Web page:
Today I was bugging Googlers to try and get a response on my suspension (I tried to escalate my case yesterday, and didn’t hear anything for more than a day), so I reached out to Liz on Twitter, where we’ve been friends for some time.

It went like this:

@Skud: hey @lizthegrey since you care about identity and g+ can you prod them about my case/help me get a response? ticket #839791762

@Skud: @lizthegrey btw i forget, do you know @sparkymonster? if not you definitely should, she is made of awesome.

@lizthegrey: @Skud I know @sparkymonster but don’t think I’ve met her face to face yet (which reminds me, I should get an ‘I know Skud’ button from her)

@lizthegrey you definitely [should]! btw did you see my previous tweet? can you prod them to respond to me?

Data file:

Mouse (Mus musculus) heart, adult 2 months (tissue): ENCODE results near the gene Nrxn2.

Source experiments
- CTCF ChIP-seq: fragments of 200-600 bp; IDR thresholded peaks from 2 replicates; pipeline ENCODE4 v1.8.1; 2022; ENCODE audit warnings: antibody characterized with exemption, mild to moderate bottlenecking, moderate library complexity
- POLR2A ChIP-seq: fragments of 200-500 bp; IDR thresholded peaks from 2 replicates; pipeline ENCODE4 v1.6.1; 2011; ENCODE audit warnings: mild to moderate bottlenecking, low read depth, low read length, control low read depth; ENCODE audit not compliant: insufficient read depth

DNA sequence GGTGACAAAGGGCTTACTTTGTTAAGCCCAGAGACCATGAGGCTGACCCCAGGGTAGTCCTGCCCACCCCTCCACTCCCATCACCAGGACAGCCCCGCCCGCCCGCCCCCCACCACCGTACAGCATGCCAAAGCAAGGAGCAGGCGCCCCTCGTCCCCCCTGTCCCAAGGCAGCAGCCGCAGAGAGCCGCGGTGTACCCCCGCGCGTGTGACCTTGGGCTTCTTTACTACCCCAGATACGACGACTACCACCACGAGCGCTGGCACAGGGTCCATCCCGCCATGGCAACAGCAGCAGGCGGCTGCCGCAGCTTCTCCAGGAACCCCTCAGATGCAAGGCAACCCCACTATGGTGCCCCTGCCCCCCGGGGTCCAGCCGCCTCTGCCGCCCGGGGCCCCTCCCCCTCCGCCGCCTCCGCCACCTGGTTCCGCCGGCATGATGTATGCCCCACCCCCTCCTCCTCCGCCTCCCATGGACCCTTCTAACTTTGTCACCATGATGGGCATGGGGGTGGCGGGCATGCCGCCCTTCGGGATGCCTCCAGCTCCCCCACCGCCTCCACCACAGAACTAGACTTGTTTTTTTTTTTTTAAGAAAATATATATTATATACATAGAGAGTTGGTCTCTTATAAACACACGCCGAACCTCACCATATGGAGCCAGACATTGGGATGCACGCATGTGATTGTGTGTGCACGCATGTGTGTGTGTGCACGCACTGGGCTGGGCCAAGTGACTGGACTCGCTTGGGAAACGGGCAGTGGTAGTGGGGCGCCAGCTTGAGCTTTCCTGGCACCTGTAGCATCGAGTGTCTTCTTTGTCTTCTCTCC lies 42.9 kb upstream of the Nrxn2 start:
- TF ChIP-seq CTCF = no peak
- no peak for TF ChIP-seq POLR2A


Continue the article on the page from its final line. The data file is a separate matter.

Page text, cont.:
@lizthegrey: Annoyingly long/tiring week. I plan to keep twitter for short things, and use G+ for longer essays. I doubt 3000+ people care that I’m tired

@Skud: @lizthegrey *hugs* if you want ‘em… this must be rough for you :( i’m worried that you don’t seem to be responding to my qs about g+ tho

@Skud: @lizthegrey sorry to bug you but… you haven’t posted anything about identity lately, are you not allowed to any more?

@Skud: ok, unless someone tells me otherwise, it looks like google employees who don’t support the names policy have been gagged. #nymwars

@Skud: @lizthegrey this is your chance to tell me i’m wrong, btw.

@lizthegrey: CSA veggie fetching time, then one or two more code reviews, and then home, thank goodness. *thud*